The meaning of art on a grand scale was reinforced after a recent visit to an art museum after months of COVID-19 isolation. Having spent so much time viewing art through a smartphone or laptop, I was reminded of the impact large-scale art has when experienced in person.
The art world is in distress: we experience less and less in person, creating a disconnect between the artist’s intent and the viewer’s experience. Galleries who survived the e-commerce of Etsy and e-Bay are now being sunk by a virus. I’m hopeful they’ll return, and just maybe, post COVID-19, appreciation for the arts will increase. A silver lining. For many, the arts have sustained us during this time of isolation. Yes, even Tiger King is art: it’s storytelling. It’s like watching a car crash, but you have to hand it to those filmmakers, you couldn’t look away. All art is storytelling.
For the arts, the Internet has been a double-edged sword: democratized access to a world of art previously only seen in museums or books; but at the same time, viewing art has shrunk first to the size of a PC screen, and now further to an Instagram post on your smartphone. We experience more art, but not in the intimate form for which it was intended: personal immersion. Viewing art digitally has diminished the impact we experience standing in front a Rothko at MOMA or a Titian at the Louvré. Viewing the ceiling of the Sistine Chapel online isn’t much different than looking at a cartoon. Rather than feeling enveloped by the scale of a grand Rothko, we see online instead what looks to be test color paint spots on a bedroom wall.
Is the medium the message?
“It seems there is no area in our culture that is not touched, changed, even swallowed by the Internet. It’s both medium and message, mass and personal, social and solitary.”
If the Internet is the medium of experience, it can’t help but shape the viewer’s observation and therefore the message. The medium isn’t exactly the message, but it has overwhelming impact. Perhaps we should create two kinds of art from the source medium of our choice (e.g., oil, watercolor, whatever): online or in person? Today I’m painting for an online audience, tomorrow, a gallery or collector where scale matters. That’s a fundamental change to art making that most artists aren’t thinking through.
In my growth as an artist, I was progressing toward larger works—usually based on plein air paintings. My collectors always would ask, “do you work bigger”? But now and even pre-COVID, 99.9999% of people who see my art see it online, where scale doesn’t really matter. Seeing art digitally destroys scale. The question of working at a grand scale is based on commerce: is your intention to create something that thousands of people will view online, or is it for a collector’s wall? Is the art to be viewed or experienced? I suppose this is a false choice: we need both. As artists, working large stretches us in new ways. Tring to scale up sketches drawn from plein air or live model sessions requires artistic alchemy.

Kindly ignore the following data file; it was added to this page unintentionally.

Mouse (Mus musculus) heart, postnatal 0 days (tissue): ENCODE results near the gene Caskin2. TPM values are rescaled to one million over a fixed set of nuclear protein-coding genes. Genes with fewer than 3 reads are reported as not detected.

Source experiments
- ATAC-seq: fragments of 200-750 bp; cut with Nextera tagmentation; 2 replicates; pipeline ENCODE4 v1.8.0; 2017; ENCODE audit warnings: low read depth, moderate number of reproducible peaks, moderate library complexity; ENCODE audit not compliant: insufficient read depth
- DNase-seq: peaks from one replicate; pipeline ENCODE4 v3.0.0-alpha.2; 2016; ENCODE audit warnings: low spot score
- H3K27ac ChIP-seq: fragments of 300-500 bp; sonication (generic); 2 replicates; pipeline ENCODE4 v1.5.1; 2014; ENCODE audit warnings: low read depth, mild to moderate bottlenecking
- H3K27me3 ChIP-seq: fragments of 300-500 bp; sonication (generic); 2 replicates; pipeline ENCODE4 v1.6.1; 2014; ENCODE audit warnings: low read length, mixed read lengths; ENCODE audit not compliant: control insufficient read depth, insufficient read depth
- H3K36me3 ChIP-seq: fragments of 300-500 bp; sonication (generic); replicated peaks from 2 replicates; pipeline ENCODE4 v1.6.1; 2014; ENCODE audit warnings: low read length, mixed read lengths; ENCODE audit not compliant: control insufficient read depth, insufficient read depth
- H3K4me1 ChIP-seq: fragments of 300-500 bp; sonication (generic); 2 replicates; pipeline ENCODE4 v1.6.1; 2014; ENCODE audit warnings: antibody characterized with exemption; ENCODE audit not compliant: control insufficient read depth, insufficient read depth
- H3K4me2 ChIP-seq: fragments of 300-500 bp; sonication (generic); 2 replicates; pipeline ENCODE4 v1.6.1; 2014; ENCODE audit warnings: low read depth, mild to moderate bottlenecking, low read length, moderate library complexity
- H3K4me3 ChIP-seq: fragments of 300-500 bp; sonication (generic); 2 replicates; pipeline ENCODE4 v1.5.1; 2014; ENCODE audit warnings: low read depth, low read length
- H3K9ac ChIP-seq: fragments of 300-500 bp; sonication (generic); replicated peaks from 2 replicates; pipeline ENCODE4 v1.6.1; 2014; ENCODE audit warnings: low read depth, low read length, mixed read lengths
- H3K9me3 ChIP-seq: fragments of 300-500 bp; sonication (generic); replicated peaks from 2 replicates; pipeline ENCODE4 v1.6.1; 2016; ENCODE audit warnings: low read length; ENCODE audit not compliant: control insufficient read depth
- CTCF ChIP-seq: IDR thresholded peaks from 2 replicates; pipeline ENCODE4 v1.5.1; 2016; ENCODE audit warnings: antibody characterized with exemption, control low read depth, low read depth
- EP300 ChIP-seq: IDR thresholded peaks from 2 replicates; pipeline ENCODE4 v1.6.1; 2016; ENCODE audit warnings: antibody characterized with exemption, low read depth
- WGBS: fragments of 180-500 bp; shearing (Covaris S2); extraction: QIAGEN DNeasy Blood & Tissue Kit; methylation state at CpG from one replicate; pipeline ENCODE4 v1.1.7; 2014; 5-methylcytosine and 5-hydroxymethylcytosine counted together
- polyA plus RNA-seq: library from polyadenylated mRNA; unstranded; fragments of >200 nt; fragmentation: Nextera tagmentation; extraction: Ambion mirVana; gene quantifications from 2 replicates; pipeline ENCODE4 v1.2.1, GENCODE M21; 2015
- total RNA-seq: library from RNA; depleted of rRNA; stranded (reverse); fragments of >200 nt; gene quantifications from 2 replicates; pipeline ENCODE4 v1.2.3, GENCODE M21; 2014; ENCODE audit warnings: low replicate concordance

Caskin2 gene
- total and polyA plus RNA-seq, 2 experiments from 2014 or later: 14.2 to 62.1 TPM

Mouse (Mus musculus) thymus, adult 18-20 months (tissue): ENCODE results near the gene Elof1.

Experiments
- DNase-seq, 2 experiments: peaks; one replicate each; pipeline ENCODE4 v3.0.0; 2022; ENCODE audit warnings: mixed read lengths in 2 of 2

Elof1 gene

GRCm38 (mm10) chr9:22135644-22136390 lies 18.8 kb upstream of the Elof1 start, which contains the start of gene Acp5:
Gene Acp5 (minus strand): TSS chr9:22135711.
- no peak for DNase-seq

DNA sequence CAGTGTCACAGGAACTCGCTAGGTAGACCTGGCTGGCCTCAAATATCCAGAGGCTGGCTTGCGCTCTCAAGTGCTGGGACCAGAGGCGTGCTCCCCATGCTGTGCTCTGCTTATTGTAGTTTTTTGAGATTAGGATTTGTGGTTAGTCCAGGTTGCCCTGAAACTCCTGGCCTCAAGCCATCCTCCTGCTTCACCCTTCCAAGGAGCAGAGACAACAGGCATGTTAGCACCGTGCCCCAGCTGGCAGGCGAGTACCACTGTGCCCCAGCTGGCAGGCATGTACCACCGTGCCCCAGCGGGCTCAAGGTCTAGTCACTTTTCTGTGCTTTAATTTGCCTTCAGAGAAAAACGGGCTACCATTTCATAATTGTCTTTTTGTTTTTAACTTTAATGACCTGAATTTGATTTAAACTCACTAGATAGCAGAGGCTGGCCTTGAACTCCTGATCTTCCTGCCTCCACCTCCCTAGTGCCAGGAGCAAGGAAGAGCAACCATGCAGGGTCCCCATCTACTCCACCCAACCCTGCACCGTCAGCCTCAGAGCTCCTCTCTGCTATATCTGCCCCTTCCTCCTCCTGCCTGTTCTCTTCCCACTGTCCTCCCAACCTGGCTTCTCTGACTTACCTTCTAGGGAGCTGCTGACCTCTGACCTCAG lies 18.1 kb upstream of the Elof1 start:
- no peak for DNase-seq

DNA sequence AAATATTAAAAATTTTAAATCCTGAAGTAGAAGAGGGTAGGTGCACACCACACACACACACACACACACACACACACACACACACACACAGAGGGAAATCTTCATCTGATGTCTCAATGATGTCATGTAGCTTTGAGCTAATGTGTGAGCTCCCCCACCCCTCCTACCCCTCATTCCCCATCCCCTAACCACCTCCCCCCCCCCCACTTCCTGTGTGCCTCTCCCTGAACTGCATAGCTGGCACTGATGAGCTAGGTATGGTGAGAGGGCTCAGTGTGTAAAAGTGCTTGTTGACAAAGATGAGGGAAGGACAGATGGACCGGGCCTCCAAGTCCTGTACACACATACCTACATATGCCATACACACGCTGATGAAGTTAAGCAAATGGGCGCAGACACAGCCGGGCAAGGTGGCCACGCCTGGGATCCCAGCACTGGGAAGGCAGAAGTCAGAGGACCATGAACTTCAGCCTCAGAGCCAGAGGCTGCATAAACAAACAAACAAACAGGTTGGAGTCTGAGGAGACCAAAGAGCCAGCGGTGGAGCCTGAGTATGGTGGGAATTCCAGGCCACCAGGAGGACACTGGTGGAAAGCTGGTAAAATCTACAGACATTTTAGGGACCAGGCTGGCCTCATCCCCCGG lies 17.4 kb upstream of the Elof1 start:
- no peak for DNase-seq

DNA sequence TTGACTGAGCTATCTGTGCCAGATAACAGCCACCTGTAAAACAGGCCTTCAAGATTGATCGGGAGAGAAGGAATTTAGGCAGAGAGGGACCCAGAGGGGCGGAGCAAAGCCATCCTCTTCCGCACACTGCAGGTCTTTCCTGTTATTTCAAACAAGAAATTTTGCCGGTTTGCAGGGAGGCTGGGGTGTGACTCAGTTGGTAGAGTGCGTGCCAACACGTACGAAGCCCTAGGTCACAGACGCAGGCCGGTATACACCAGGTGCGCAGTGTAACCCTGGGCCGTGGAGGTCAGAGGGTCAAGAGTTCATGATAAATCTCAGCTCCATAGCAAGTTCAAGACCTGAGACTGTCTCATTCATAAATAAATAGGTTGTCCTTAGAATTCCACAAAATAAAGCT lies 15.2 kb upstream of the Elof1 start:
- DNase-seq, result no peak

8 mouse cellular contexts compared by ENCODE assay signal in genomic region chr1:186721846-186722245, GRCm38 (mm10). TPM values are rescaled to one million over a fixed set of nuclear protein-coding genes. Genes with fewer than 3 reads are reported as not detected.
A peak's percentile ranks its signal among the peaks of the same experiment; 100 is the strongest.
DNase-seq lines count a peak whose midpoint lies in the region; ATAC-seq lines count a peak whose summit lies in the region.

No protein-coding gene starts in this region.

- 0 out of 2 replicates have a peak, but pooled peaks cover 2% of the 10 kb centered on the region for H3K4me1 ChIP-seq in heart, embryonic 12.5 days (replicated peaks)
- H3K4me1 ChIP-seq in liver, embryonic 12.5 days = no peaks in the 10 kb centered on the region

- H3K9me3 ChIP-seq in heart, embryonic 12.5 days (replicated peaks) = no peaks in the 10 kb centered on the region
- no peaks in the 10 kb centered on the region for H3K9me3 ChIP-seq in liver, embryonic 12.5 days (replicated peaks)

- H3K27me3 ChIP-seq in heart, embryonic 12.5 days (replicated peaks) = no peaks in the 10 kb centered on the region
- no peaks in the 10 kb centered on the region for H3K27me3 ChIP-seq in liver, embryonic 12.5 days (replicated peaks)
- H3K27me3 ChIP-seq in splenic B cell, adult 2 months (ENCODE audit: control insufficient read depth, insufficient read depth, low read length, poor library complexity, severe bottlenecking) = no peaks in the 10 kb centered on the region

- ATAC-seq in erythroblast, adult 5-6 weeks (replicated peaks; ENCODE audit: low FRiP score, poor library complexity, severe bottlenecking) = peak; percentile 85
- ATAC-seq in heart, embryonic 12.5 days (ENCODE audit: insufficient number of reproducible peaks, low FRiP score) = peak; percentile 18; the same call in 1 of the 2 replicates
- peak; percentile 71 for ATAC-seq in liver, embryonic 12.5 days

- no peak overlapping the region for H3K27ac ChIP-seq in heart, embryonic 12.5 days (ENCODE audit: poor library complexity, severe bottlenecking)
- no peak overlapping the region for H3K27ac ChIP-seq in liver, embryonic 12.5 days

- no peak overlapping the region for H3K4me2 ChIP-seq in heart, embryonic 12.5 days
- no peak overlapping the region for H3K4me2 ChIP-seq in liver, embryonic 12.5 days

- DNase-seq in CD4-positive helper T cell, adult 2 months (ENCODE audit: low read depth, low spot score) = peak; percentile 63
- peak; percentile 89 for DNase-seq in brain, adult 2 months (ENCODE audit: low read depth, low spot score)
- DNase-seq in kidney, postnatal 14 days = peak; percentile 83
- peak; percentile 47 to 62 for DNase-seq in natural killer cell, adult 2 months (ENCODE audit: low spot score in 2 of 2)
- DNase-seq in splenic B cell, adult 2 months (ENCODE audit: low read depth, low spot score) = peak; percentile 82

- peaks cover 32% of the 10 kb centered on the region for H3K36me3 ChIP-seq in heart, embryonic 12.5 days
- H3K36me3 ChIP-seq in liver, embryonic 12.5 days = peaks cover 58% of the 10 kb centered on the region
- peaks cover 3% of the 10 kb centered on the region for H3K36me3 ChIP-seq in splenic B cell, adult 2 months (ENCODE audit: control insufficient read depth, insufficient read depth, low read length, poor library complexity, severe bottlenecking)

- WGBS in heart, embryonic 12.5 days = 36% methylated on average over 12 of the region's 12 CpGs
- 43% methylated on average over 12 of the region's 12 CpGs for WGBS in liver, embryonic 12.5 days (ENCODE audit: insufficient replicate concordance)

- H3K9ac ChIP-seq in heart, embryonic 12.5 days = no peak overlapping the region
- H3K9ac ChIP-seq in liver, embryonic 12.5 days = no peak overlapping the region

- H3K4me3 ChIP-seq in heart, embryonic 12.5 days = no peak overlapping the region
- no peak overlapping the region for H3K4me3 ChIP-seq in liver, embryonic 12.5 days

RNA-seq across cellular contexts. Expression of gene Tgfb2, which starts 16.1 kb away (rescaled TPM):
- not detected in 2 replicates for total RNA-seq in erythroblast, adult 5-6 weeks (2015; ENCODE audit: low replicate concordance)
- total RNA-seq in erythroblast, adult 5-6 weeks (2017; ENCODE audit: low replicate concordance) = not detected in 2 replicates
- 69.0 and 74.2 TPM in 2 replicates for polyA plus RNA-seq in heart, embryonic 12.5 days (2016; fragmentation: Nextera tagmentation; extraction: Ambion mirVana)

I, for one, will continue to push art to a grand scale, but I’m being driven less by medium over message, but more so because it’s a skill every artist should explore and one I want to conquer because in the end, I’m the first message recipient and the message is mine.
I’d love to hear what you think. Leave a comment.
6 thoughts on “How the Internet is Destroying Grand Art”
Interesting article! Could you explain what you mean by, “…less by medium over message, but more so because it’s a medium everyone should explore…”?
Hi Paula, What I meant is that I’m focused on painting primarily for the message, and not the medium (online viewing of the work, online being the medium). Soy, I can see why that may not be clear and nay update the post. Thanks for your comment!
Great post. I would love to see “Smokey Ventura Sunrise” on a large scale. It would be amazing to be surrounded by it. I run into the problem that a lot of my paintings are semi-large (24×36 – 48×60) and look poor on a small scale (as I rarely push a strong defined composition). But, while we spend hours online, I believe people still often crave the ‘real’ experience and will seek that out.
Re: internet changing everything, you may be interested in Venkatesh Rao’s philosophical site Breaking Smart. Its season 1 theme is “software eating the world”, and explores how to predict and adapt to changes that we are all going through. (It’s pre-COVID, but is still very applicable now, just the effects have been sped up.)
Well said. Thank you very much, Ed.
My very first time discovering your blog and reading the very first post.
I have been considering retirement and traveling the country in a small RV painting. In turn, I have been attempting to switch to smaller formats in order to be more mobile and more easily reproducible and sellable. After only a month or so, I already find myself yearning to make larger works…